1. How can I help prevent dental disease in my pet?
Many of us know by now that we should be doing something to help prevent tartar and gingivitis in our animals, but still all of us do it. During your exam, I would love to know what techniques you’ve tried already: be it dental treats, chews, rinses, sprays, or brushing. What you’ve had relative success with, what was an absolute disaster (funny stories are a plus!), how often you do it, and if you’ve noticed any improvement. In return for this information, I can give you tips, tricks, and demos for certain techniques, as well as possible alternatives.
2. Is my pet over-weight?
In today’s society, obesity is not only a problem in humans, but also in our pets. And, just like in people, this can be a difficult subject to broach. Nobody wants to be told that their animal is overweight. We love our animals, and most of us spoil them like we would never spoil a child. And how do we do this? WITH FOOD! There is no question that giving treats helps re-enforce that human-animal bond. But what most people don’t realize is that most pets will be just as happy with the tiniest morsel of a treat, as with a big slab of beef. In your exam I can further discuss how to score your pet’s “Body Condition”, give you tips and trick on weight loss, as well as outline a personalized weight-loss plan for your pet. We also have a no-charge, weight-watchers-like program called “Slim Fit” for pets. All you have to do is ask!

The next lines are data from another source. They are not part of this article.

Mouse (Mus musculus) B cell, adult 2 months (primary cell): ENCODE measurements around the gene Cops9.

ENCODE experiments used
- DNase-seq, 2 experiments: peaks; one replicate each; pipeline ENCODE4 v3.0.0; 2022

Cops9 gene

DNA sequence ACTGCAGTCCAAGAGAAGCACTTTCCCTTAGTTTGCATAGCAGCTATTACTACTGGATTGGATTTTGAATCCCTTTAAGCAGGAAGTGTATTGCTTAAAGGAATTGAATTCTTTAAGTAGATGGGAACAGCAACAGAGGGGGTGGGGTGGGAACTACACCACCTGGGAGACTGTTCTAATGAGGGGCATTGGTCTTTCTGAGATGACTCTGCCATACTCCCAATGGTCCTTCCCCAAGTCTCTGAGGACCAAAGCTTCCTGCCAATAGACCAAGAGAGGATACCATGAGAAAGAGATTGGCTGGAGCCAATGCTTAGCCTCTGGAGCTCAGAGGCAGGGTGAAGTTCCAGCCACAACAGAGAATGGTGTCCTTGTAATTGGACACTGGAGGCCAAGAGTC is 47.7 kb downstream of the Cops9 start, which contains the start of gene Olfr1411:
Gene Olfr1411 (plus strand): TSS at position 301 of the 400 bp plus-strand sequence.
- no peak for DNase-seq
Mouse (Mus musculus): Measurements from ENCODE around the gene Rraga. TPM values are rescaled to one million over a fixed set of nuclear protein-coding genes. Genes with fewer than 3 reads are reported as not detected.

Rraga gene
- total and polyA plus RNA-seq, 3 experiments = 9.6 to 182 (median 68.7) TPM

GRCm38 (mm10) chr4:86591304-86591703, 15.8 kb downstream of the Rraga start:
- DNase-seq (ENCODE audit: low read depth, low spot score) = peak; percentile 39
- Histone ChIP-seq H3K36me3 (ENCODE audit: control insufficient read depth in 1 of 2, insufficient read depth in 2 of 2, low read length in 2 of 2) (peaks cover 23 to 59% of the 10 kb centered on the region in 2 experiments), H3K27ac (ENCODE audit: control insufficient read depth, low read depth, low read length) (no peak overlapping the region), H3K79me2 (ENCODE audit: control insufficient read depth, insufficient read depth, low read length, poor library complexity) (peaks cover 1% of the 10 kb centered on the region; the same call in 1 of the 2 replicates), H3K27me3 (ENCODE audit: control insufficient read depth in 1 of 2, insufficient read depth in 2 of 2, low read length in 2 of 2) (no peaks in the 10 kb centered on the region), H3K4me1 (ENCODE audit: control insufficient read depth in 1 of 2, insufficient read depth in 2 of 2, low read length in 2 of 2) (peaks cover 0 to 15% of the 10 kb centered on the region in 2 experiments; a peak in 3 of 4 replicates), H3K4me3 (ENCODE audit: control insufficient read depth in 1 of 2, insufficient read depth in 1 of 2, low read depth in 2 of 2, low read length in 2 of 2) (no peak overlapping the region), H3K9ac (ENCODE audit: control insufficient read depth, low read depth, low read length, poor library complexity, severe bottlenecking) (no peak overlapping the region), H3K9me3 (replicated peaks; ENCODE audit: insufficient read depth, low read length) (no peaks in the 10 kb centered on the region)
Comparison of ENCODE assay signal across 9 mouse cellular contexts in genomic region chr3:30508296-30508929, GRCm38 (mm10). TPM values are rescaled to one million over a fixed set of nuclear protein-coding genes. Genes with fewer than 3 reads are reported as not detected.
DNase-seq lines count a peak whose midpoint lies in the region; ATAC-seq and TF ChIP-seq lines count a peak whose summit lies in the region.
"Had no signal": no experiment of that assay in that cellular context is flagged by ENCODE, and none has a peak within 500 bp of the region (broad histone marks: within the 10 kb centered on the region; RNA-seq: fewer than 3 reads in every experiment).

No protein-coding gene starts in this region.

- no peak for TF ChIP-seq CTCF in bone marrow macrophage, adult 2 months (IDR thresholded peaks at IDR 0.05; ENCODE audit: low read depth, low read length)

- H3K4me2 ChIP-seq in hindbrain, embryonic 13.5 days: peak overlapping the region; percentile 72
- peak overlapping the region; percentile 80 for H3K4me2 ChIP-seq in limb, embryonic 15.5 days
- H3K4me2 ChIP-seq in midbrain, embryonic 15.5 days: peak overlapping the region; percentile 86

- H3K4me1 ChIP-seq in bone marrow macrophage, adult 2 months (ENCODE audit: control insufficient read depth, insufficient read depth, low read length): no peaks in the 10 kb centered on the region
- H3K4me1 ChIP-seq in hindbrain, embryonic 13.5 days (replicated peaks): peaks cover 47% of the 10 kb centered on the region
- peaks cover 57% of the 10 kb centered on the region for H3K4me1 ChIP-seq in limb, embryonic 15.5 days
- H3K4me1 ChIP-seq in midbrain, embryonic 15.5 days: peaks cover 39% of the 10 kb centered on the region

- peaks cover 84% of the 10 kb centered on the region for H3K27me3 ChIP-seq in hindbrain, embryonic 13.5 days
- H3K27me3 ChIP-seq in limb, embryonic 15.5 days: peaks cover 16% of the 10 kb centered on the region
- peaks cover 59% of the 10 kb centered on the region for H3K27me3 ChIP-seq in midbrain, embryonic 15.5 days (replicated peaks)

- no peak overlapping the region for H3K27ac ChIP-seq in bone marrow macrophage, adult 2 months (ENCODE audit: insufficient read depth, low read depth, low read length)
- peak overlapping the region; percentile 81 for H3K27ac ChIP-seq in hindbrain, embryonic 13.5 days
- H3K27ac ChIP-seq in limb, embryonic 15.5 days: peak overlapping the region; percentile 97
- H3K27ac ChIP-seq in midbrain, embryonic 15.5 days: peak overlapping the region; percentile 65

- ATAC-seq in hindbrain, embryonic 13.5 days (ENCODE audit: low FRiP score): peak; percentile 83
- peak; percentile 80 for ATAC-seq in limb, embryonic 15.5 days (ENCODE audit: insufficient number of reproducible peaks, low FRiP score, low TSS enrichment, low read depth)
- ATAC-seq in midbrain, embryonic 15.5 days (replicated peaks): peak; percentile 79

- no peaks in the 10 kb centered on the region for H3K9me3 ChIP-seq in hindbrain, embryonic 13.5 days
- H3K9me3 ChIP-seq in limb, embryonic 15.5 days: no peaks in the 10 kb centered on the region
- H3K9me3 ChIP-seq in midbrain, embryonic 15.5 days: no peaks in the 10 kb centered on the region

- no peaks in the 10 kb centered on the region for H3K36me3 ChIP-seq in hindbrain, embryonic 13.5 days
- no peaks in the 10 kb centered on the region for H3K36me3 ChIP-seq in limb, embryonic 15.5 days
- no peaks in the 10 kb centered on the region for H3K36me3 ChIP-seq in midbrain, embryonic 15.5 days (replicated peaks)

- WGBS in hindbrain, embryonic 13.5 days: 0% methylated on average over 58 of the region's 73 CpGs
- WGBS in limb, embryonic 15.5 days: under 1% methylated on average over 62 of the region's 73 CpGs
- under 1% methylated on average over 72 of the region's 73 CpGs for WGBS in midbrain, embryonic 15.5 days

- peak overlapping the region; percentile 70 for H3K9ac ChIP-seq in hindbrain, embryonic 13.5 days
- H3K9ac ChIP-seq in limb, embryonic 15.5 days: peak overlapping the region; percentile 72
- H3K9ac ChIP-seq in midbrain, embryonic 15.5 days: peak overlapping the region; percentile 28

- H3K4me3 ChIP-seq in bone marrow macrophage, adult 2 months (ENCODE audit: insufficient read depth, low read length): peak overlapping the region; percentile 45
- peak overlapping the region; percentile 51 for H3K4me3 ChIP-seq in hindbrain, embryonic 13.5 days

3. What should I expect as my pet ages?
Age is NOT a disease! But our pets are more likely to develop certain conditions as they age, and since it happens so gradually, these signs can be quite subtle.
– Less playful
– Bad breath or drooling
– New lumps or changes in coat
– Shaking tremors
– Change in appetite
– Drinking/peeing more often
– Weight change
– Changes in behavior
– Trouble climbing stairs/furniture
4. What kind of food/treats should I feed my pet?
It seems today, that pet foods follow the trends in the human food markets. For instance: you can now find anything from raw, gluten-free, corn-free, grain-free, vegetarian, to breed-specific diets. This is essentially a brilliant marketing ploy, playing on our love for our animals and wanting to provide them with the best food possible. There is not one type of food that is best for all animals. My general rule of thumb is that as long as your pet is eating well, at a good body condition, having formed, regular BMs, not vomiting and has no pre-existing health conditions then you’re probably feeding the right food for your pet.
***Please remember to always supervise you dog while they chew on their treats/bones/rawhides as these can be choking hazards.
5. Ask about any changes in behavior or energy level since your last exam.
As valuable as a good physical exam can be, it cannot replace a complete history from you, the owner/pet parent. Any changes in eating habits, energy level, socialization, vocalization, aggression, and even the pitch of a dog’s bark or cat’s meow, can indicate an underlying condition. So, please make sure to mention any change in your pet’s behavior, no matter how trivial you think it may be.